Natalie Patterson, a Teaching Artist and Workshop Facilitator with Art with Impact asked participants in the workshop to think about how characters on TV with mental illness are portrayed. The answers were not positive and they described negative portrayals.
“That’s really important to note and to think about because this is the kind of media we consume regularly and it’s giving us really negative messages,” Patterson, the host of the workshop, said.
Art with Impact used videos created by different young producers and one organization to cinematically capture the trauma of a person who suffered from depression or anxiety.
Three award-winning films were presented in the workshop that used artistic license to bring to life the devastating consequences of mental illness.
The first film was “The Conversation That Never Happened” produced by Gordon Yao, a resident physician as well as a filmmaker. In the film, a child had a hard conversation with his mother about his struggle with depression and how it affected his schoolwork.
Yao’s goal in producing the film was to normalize conversations regarding mental illness in Asian families. Asian-North Americans are more at risk of depression and suicide due to a stigma barrier in the culture as well as the shame of seeking help, according to his film.
The second film was “Xiety” directed by Carlos Torres, an award-winning director, as well as lead editor and sound designer. Featured in the film are actor and director Karen Torres. This cinema artistically captured a woman who was having a panic attack at a restaurant. The film used creative illustrations, such as the woman submerged underwater or the woman running through a forest, to describe the feelings people may undergo in a panic attack.
Workshop participants responded to the film, commenting on the accuracy of the depiction of what one goes through during an attack. One participant felt their own anxiety triggered while watching the film and a couple of others were relieved to know other people also suffer from panic disorder.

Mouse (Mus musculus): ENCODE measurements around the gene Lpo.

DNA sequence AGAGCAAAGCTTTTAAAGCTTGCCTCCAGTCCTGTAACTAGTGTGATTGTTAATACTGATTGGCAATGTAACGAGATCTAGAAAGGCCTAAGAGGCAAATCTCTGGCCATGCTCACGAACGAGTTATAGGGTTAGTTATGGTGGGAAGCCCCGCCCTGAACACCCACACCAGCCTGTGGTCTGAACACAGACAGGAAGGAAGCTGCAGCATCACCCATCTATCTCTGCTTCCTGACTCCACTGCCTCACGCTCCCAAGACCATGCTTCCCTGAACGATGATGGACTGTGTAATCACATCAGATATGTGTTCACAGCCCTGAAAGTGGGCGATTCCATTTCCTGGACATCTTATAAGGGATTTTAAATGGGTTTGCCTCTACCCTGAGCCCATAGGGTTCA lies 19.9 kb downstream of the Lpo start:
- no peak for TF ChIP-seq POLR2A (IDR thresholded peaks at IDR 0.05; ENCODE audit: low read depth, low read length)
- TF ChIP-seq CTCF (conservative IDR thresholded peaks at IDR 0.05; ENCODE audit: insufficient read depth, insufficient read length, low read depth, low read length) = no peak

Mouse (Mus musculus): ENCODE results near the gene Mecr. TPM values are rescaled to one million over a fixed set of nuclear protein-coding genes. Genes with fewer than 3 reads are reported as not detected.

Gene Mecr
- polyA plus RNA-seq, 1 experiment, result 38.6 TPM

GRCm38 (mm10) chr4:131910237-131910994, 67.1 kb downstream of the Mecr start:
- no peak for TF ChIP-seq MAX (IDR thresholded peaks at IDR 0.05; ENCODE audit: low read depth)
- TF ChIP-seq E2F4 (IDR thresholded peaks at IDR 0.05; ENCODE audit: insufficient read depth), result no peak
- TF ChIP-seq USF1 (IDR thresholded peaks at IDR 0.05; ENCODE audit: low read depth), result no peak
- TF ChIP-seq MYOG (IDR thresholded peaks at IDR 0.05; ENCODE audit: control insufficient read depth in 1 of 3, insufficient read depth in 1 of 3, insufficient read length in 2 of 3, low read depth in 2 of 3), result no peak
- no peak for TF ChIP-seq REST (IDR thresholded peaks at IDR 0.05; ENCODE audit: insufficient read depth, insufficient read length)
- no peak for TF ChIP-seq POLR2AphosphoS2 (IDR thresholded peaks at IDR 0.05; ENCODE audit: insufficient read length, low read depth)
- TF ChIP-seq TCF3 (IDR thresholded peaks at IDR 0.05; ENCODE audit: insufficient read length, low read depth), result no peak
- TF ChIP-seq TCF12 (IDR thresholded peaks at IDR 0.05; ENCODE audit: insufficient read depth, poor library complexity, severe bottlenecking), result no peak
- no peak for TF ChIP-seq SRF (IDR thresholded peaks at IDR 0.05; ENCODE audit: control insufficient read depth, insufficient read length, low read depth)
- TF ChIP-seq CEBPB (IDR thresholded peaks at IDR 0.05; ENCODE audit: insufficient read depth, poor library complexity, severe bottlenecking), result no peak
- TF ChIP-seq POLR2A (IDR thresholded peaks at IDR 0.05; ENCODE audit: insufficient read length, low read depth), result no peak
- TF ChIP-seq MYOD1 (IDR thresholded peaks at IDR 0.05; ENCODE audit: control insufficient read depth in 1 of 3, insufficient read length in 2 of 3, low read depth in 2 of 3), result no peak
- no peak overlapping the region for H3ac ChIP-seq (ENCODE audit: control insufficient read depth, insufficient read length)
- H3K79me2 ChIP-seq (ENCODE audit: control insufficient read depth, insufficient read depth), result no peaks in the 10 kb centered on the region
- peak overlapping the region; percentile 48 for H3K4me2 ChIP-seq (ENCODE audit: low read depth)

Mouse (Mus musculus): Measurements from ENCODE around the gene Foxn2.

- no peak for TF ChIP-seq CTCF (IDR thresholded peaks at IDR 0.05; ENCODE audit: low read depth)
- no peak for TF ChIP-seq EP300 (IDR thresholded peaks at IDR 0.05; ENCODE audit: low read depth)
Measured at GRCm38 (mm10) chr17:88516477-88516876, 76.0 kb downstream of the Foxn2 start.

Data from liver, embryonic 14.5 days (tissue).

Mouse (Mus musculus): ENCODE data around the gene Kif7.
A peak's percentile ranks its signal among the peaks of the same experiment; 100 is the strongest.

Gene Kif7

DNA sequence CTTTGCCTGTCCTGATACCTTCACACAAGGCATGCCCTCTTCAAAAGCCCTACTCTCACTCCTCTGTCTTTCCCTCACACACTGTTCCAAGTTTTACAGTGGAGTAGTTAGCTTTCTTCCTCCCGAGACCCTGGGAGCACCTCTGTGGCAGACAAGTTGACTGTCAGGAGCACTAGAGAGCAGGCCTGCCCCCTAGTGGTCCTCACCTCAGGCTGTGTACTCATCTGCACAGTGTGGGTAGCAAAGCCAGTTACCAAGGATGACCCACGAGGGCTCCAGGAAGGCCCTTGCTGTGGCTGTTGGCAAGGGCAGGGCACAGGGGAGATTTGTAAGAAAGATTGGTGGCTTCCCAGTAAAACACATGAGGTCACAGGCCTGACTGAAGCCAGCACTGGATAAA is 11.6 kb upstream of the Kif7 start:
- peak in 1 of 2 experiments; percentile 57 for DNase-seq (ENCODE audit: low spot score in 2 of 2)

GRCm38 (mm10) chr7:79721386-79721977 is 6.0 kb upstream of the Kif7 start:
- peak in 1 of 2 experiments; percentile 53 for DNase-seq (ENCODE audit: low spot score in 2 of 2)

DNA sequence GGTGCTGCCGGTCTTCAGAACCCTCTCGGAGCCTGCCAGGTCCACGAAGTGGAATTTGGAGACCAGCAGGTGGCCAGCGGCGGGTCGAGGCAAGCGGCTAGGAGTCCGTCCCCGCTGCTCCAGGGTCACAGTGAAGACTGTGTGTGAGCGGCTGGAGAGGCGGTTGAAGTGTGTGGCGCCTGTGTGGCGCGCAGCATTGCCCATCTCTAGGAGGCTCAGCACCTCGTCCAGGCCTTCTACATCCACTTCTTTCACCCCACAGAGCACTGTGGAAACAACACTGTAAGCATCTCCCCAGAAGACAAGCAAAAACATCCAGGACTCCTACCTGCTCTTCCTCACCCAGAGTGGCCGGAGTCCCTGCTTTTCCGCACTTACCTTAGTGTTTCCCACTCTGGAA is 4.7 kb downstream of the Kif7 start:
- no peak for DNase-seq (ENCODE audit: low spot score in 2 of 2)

The third and final film was “Staging Face” produced by Steph Young, Jake Ivany and Vie Jones, who is part of Asterix Media. In the film, three drag performers talk about their struggle to fit in a society that has yet to understand and accept their gender identity. They each reveal their personal and mental struggles in being accepted for who they are, such as being referred to with their proper pronouns. The only place they truly felt accepted and comfortable was on the stage in performing drag.
The film provided a raw view of how it is to be a part of the LGBTQ+ community but struggle to feel comfortable in society as their genuine selves. The drag performers experienced being laughed at or argued with when they corrected their peers on their proper pronouns.
The goal of the Movies for Mental Health workshop was to help attendees realize mental illness is real and that the stigma against mental illness is the biggest barrier that has prevented people from getting the help they need to cope and recover.
With a cinematic visual to capture the raw and real tragedies of mental illness, there is a hope that these films will open society’s eyes to the seriousness of mental health in an effort to erase the stigma that has prevented so many from getting the care that they need.